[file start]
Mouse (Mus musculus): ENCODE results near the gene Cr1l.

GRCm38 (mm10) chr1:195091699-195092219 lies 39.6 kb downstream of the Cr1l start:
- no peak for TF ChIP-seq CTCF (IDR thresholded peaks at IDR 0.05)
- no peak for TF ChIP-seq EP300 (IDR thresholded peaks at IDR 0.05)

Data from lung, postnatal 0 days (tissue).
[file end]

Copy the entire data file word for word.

Mouse (Mus musculus): ENCODE results near the gene Cr1l.

GRCm38 (mm10) chr1:195091699-195092219 lies 39.6 kb downstream of the Cr1l start:
- no peak for TF ChIP-seq CTCF (IDR thresholded peaks at IDR 0.05)
- no peak for TF ChIP-seq EP300 (IDR thresholded peaks at IDR 0.05)

Data from lung, postnatal 0 days (tissue).